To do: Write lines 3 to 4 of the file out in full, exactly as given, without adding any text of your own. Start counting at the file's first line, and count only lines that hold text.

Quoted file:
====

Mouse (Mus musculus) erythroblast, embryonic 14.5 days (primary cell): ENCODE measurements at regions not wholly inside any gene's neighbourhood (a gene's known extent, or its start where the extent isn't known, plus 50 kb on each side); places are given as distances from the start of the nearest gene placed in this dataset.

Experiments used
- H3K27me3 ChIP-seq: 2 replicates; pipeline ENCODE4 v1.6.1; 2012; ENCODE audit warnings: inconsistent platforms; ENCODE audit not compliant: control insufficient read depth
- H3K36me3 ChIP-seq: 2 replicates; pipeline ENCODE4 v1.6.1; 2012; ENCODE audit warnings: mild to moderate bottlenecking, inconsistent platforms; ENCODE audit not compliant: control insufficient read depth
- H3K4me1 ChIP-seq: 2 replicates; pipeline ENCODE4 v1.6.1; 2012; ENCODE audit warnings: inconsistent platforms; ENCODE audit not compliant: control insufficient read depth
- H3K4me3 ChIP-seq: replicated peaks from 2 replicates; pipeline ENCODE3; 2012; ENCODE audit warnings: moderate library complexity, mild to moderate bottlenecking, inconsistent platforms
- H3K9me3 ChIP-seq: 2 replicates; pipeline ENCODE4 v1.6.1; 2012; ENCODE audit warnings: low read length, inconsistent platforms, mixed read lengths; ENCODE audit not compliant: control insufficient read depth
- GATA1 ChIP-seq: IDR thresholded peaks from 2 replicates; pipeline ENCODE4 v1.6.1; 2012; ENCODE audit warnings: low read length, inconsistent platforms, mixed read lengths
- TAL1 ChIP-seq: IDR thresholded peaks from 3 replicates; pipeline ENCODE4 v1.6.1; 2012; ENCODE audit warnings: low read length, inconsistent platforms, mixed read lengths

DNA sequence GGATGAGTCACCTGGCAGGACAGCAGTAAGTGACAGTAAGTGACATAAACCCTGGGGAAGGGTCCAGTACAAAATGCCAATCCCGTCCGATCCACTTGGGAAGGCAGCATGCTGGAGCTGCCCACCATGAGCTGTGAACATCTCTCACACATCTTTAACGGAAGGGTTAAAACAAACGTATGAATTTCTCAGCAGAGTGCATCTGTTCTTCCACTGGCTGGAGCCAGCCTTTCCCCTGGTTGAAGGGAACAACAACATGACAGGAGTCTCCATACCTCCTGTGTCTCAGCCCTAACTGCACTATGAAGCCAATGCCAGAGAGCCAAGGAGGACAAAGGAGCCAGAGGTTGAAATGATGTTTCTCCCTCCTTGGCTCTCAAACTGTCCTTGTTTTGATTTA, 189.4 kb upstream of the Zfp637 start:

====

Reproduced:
- H3K27me3 ChIP-seq: 2 replicates; pipeline ENCODE4 v1.6.1; 2012; ENCODE audit warnings: inconsistent platforms; ENCODE audit not compliant: control insufficient read depth
- H3K36me3 ChIP-seq: 2 replicates; pipeline ENCODE4 v1.6.1; 2012; ENCODE audit warnings: mild to moderate bottlenecking, inconsistent platforms; ENCODE audit not compliant: control insufficient read depth